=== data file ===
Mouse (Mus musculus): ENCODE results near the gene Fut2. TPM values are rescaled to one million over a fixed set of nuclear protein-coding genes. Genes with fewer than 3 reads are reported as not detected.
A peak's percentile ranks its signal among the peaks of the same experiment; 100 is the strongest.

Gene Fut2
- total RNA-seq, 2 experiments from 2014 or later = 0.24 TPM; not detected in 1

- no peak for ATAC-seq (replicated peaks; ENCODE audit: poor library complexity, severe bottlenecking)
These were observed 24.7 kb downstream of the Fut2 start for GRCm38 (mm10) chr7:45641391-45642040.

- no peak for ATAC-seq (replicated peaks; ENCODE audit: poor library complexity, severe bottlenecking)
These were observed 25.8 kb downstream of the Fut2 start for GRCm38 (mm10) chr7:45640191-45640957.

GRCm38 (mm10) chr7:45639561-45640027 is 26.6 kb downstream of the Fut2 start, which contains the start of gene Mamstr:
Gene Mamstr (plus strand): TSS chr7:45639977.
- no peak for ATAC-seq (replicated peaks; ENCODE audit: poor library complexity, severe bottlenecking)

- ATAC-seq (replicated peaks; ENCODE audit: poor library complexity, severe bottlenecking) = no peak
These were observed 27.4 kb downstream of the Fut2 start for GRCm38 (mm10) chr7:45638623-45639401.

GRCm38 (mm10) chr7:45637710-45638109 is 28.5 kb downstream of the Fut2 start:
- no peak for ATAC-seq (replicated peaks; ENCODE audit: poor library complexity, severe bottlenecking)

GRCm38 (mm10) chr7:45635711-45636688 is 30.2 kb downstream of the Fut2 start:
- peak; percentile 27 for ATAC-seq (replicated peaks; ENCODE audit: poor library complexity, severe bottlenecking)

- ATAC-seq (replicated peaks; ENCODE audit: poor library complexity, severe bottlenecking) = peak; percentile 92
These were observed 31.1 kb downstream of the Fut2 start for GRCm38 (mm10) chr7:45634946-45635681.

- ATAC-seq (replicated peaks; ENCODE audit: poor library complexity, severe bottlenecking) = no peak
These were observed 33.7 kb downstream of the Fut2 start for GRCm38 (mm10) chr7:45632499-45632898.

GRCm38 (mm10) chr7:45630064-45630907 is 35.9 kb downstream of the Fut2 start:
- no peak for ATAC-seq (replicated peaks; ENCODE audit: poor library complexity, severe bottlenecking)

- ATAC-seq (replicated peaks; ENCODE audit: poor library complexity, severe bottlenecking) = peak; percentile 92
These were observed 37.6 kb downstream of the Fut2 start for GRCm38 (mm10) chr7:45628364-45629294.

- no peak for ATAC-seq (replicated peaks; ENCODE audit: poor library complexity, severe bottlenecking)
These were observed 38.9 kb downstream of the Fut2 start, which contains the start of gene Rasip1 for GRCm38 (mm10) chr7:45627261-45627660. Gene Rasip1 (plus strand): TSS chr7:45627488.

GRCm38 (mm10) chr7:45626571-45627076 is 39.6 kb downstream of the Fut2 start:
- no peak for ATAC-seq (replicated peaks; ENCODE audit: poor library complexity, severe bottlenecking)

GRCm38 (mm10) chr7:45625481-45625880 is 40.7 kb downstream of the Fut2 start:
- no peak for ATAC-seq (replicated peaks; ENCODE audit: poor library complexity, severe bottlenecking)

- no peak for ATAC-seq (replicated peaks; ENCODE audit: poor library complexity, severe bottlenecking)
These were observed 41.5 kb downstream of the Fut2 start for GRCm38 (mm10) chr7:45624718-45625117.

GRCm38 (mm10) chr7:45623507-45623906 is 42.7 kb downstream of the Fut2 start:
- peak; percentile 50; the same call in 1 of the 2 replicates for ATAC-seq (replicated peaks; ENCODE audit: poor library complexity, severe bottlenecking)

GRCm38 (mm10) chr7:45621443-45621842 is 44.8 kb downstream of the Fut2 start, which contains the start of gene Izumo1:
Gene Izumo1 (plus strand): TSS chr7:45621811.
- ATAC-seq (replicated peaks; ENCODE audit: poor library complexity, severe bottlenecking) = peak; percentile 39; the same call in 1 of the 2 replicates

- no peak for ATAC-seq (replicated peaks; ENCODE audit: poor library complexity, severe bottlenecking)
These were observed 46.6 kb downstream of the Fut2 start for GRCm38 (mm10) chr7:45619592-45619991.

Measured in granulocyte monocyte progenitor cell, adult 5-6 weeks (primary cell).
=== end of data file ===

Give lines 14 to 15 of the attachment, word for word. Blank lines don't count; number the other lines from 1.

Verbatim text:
GRCm38 (mm10) chr7:45637710-45638109 is 28.5 kb downstream of the Fut2 start:
- no peak for ATAC-seq (replicated peaks; ENCODE audit: poor library complexity, severe bottlenecking)